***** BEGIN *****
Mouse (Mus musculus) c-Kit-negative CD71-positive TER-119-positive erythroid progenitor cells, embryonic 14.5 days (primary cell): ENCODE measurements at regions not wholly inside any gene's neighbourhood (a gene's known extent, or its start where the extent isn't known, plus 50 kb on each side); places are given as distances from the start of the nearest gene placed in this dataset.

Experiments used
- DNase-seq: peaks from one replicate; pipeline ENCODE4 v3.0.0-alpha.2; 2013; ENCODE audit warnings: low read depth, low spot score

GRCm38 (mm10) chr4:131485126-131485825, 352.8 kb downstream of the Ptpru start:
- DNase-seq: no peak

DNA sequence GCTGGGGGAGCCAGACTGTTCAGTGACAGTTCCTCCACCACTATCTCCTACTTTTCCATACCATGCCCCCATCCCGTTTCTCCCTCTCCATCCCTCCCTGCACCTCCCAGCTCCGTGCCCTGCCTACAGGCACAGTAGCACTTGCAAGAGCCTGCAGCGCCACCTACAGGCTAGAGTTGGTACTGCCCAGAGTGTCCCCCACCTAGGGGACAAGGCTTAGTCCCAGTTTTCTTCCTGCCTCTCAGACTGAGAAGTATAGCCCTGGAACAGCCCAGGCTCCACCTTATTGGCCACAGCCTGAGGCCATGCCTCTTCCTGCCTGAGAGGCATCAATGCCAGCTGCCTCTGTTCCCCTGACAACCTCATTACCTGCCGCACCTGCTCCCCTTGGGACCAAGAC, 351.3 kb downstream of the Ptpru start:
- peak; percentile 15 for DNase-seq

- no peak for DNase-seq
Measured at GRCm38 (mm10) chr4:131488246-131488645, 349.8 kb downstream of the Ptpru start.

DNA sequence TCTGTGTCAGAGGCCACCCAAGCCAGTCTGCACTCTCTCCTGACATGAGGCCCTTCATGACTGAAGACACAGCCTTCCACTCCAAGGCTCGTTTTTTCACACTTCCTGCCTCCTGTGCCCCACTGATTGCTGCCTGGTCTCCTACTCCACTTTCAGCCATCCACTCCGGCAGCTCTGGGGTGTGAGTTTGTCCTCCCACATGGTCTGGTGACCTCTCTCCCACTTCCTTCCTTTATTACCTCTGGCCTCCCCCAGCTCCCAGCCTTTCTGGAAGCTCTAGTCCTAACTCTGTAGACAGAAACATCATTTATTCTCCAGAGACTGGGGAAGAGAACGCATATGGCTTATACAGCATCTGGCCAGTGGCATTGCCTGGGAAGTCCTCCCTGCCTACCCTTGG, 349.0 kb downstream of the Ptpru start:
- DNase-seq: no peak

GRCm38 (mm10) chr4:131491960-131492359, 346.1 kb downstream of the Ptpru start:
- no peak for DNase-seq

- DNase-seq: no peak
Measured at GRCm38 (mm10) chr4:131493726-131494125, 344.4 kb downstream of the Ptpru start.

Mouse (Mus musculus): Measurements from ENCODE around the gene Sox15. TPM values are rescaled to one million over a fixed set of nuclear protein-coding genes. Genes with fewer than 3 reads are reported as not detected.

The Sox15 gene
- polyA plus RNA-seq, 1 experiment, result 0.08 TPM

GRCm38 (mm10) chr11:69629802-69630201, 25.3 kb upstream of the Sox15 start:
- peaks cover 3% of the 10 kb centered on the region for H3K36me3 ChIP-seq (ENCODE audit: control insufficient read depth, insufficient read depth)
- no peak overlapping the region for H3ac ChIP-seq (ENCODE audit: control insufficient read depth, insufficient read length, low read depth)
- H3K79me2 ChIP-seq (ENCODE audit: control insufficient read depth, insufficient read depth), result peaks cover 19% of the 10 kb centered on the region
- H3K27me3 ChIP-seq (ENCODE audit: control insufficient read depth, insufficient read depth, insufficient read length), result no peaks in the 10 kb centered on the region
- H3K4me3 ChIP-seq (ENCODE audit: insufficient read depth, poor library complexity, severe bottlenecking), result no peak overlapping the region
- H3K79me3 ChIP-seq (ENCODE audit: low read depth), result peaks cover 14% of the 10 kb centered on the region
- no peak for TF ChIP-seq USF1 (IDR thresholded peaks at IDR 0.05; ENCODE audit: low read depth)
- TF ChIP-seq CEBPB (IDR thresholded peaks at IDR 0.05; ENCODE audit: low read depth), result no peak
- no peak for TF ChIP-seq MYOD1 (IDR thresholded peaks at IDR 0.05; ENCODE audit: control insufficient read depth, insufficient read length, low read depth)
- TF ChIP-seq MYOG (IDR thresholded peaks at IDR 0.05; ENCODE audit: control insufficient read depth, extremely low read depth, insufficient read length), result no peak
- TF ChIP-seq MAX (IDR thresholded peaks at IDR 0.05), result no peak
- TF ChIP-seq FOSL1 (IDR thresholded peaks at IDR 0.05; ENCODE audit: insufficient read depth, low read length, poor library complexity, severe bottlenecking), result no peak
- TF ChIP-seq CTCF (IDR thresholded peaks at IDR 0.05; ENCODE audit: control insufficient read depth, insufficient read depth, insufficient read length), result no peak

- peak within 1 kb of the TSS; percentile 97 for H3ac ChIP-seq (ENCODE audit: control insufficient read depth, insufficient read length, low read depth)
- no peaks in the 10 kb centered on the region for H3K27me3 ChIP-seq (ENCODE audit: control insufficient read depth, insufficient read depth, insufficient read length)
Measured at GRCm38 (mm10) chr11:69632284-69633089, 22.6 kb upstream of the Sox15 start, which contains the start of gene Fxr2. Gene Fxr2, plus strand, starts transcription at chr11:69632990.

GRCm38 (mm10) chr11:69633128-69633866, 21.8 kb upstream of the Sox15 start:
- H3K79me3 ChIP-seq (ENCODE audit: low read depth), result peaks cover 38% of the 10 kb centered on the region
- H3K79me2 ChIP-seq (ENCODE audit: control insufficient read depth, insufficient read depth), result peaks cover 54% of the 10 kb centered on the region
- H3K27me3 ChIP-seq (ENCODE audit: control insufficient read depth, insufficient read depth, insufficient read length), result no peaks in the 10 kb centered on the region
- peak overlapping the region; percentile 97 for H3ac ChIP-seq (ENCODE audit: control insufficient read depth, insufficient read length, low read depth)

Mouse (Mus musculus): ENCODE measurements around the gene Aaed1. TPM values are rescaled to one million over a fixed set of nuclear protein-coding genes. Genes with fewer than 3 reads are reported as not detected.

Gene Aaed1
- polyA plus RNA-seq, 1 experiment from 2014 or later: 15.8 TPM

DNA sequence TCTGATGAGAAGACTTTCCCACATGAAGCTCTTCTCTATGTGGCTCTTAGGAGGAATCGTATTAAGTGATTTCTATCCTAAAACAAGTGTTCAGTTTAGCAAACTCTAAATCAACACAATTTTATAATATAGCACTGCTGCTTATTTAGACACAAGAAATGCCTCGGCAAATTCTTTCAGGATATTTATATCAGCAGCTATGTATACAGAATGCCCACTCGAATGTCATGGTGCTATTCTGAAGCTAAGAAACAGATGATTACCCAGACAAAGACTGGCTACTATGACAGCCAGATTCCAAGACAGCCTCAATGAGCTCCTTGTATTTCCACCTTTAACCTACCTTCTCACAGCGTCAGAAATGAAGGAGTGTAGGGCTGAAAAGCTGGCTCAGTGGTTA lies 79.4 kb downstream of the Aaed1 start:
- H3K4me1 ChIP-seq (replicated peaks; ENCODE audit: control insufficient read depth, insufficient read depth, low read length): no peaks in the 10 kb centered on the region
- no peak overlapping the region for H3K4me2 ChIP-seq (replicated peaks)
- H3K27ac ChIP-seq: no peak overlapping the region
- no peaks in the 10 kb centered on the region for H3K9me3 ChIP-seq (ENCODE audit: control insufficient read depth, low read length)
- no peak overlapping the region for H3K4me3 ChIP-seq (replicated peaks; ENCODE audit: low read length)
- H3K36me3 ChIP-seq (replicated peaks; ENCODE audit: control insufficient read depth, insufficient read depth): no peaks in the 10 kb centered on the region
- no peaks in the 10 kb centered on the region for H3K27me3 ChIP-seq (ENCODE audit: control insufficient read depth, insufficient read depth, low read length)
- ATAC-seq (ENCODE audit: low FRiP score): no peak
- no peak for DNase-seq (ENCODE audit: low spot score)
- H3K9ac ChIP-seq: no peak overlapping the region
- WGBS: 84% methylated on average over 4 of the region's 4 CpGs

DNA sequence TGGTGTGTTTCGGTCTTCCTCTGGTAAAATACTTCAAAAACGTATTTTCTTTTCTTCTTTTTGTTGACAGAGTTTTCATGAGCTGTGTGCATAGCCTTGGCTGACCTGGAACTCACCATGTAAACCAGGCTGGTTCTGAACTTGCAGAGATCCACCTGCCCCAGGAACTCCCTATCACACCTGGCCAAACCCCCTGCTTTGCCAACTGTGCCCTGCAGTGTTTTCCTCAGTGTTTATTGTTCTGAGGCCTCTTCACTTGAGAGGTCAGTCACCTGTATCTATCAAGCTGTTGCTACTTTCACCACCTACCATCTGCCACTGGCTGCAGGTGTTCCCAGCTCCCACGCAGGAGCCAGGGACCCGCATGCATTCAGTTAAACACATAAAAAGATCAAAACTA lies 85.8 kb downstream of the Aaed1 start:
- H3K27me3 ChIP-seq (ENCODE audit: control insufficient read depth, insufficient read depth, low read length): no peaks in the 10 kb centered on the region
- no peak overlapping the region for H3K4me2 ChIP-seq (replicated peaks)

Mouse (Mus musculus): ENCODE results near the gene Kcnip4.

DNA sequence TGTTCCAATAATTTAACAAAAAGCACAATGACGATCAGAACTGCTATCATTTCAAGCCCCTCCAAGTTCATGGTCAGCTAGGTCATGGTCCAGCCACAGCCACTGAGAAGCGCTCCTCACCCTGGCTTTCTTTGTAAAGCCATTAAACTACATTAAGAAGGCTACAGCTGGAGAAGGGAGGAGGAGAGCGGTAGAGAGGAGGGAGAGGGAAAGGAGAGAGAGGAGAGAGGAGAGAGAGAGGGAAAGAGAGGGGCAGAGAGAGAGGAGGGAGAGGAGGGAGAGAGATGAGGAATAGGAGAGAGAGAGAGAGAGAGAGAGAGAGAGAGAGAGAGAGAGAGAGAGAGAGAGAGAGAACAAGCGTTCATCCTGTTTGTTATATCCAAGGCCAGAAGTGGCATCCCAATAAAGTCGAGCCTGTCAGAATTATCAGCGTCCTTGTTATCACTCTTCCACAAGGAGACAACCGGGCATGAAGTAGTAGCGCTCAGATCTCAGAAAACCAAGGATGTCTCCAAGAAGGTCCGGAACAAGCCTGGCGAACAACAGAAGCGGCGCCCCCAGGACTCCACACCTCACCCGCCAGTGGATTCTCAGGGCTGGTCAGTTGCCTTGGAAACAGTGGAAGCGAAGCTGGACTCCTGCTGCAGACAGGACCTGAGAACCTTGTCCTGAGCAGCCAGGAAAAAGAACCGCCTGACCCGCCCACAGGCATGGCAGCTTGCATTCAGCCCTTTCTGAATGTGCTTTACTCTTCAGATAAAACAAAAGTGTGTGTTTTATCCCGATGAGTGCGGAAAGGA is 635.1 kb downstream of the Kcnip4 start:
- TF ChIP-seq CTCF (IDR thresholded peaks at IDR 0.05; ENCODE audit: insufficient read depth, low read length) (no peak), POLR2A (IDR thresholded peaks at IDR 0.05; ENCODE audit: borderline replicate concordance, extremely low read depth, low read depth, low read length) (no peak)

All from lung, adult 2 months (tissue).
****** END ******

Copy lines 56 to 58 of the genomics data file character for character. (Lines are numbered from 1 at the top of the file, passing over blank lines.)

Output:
DNA sequence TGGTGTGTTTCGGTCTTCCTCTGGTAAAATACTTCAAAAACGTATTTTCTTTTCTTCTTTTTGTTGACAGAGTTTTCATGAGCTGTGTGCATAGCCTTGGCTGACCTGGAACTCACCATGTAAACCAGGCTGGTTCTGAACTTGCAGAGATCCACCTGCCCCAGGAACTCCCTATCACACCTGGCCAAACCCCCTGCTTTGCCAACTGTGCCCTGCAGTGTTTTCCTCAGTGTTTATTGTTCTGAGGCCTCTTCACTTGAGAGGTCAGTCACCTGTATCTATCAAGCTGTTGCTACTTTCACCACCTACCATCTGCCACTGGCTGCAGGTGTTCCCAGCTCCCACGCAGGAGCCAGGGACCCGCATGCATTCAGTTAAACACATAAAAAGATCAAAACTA lies 85.8 kb downstream of the Aaed1 start:
- H3K27me3 ChIP-seq (ENCODE audit: control insufficient read depth, insufficient read depth, low read length): no peaks in the 10 kb centered on the region
- no peak overlapping the region for H3K4me2 ChIP-seq (replicated peaks)